Monash University law school students are protesting the university’s procedures regarding their exam procedures in the COVID era, labelling them “classist, ableist and elitist” in a letter written by Monash students.
Nearly 1000 students protested the strict measures taken by the school so far as exams are concerned, registering their frustration and anger at the short notice and the protocols introduced by the university.
The students claim they had only 11 days’ notice of the changes and the need to obtain multiple devices to handle a three hour at-home exam monitored by an unknown person in their own home.
The university said the eExam was notified on 30 April, providing 47 days’ notice of the changes.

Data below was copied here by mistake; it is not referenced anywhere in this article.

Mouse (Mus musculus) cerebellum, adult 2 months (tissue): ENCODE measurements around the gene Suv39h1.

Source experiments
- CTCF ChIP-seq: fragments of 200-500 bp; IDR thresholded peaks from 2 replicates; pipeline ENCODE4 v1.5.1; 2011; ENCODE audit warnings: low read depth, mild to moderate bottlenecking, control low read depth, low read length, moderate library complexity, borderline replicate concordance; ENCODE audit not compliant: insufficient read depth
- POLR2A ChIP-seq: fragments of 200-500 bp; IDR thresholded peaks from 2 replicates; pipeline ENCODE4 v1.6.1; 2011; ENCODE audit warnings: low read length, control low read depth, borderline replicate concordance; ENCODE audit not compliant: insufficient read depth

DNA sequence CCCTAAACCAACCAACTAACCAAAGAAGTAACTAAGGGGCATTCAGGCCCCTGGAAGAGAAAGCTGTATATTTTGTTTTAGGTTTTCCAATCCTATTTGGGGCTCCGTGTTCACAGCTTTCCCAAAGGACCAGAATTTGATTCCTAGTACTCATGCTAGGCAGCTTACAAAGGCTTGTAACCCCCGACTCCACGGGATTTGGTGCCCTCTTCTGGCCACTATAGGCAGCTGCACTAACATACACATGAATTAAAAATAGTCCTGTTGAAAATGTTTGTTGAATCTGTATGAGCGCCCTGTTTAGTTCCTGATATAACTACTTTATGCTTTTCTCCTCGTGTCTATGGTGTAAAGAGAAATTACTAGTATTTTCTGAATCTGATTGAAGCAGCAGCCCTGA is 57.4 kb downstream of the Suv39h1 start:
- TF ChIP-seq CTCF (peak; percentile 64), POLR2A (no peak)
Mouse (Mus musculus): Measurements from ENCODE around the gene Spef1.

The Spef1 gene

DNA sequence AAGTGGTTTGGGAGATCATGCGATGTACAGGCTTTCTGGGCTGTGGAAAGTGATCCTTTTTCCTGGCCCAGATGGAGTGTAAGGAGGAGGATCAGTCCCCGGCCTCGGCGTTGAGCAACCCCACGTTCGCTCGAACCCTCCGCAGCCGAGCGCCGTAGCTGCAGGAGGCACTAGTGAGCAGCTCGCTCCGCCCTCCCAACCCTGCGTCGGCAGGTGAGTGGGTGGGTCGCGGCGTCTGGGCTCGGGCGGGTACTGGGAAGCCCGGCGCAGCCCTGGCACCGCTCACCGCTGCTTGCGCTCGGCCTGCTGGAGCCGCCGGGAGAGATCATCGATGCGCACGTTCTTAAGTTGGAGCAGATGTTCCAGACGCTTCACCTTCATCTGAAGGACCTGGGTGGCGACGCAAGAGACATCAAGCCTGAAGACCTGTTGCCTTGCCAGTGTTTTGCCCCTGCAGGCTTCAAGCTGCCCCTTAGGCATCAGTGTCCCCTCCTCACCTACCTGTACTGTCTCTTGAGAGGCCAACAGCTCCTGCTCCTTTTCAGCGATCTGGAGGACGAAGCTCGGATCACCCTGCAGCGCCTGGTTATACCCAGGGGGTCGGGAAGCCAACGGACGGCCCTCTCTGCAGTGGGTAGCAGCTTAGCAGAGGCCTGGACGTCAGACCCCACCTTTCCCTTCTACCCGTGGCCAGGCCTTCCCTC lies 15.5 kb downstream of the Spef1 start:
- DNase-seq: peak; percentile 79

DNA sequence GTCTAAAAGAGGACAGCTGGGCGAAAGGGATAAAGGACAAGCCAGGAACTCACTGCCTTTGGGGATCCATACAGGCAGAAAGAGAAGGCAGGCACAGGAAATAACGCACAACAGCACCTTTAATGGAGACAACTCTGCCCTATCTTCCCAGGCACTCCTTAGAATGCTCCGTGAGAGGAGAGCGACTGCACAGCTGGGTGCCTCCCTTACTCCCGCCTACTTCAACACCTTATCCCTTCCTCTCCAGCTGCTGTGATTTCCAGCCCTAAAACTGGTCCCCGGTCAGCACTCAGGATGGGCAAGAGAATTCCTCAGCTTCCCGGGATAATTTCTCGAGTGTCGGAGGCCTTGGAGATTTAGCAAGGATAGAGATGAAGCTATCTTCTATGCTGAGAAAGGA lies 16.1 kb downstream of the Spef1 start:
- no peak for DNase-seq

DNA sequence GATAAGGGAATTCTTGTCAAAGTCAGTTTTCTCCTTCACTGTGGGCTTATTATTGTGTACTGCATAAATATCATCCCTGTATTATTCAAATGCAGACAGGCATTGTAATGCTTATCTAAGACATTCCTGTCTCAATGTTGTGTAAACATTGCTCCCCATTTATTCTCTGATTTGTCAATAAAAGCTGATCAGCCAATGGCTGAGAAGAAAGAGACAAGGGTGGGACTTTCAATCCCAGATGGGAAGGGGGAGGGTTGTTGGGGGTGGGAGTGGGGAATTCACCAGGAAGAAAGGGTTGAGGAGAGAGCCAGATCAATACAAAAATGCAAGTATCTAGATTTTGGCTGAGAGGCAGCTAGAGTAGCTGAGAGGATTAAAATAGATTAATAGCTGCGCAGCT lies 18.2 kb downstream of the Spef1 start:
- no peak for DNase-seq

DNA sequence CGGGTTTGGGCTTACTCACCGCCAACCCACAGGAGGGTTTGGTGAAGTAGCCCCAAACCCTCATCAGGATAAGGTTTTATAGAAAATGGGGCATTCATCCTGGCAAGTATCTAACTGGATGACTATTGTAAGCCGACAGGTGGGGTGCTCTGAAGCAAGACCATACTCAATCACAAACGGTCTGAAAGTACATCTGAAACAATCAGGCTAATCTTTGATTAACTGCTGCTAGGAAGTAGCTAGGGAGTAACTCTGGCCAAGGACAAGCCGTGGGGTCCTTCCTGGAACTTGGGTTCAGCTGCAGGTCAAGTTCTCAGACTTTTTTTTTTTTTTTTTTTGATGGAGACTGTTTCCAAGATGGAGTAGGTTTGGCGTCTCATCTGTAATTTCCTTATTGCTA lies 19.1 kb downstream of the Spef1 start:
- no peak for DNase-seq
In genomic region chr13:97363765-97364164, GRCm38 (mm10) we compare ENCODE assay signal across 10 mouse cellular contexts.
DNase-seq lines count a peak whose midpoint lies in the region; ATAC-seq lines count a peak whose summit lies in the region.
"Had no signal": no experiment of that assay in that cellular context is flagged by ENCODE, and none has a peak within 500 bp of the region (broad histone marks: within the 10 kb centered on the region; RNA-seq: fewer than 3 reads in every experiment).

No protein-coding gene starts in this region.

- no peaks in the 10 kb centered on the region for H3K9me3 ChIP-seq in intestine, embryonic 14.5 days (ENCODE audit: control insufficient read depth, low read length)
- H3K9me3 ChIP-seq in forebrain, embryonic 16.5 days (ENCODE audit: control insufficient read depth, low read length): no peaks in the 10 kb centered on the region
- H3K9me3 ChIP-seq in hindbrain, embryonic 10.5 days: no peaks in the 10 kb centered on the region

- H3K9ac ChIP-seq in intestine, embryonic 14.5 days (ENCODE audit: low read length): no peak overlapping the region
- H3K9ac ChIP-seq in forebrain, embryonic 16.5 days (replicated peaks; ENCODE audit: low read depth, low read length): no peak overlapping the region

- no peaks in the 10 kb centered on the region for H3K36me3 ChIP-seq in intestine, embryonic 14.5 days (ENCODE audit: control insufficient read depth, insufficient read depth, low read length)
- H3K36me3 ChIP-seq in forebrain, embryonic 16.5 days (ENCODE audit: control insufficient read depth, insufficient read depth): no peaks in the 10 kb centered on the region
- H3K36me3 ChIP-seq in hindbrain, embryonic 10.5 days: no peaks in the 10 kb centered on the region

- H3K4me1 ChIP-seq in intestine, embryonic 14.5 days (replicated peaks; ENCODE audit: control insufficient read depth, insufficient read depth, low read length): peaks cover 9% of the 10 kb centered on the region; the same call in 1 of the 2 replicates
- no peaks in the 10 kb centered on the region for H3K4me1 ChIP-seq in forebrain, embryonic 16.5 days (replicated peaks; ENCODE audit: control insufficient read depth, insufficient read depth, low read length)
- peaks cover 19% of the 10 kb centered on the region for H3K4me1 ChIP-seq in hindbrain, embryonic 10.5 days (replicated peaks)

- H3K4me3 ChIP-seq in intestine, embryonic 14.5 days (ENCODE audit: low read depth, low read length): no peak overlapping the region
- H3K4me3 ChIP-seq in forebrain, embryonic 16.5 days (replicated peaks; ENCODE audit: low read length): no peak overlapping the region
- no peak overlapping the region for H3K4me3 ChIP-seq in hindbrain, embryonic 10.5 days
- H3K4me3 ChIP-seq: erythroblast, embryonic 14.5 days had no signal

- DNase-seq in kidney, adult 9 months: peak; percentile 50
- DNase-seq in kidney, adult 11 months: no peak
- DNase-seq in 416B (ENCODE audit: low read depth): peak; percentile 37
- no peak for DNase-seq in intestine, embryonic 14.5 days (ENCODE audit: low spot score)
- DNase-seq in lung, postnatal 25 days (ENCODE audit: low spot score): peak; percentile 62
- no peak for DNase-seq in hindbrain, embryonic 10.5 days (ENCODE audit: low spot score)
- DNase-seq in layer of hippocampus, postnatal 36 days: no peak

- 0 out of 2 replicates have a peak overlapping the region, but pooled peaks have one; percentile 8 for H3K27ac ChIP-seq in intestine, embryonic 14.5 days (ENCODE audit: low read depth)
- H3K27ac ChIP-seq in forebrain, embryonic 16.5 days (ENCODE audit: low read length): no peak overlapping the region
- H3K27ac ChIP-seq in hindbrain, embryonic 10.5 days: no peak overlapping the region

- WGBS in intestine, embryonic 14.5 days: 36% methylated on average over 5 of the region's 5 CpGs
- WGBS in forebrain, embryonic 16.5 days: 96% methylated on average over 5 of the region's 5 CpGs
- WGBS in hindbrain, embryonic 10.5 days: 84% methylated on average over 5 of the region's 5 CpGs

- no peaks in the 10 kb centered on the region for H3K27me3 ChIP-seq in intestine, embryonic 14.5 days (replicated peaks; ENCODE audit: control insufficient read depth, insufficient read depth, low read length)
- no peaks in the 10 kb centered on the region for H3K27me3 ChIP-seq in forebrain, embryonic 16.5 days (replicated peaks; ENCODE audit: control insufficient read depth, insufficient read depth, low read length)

“This move by Monash has not been implemented at other law schools and presents an issue of privacy and equity. The measure is not based on accreditation but decision by the school which begs significant questions,” read a letter by Monash students.
“As we all know, these are unprecedented times. The global pandemic has not only impacted us all personally in a variety of ways but has also impacted the way we have functioned over the past few months. This has consequently increased student anxiety and stress. It makes no sense to insist on an exam procedure that is cumbersome and prone to technical issues, [that is] classist, ableist and elitist.”
“We, the current law students at Monash University, wish to respectfully register our distress, frustration and anger at the information released on 10 June 2020 by the Law Faculty, regarding the procedure for the upcoming re-exams,” the petition read.
According to the petition, students said they were only given 11 days’ notice before the start of the exam period to ensure they had multiple devices that can sustain three hours of a video call so that an unknown person can monitor them within their own home.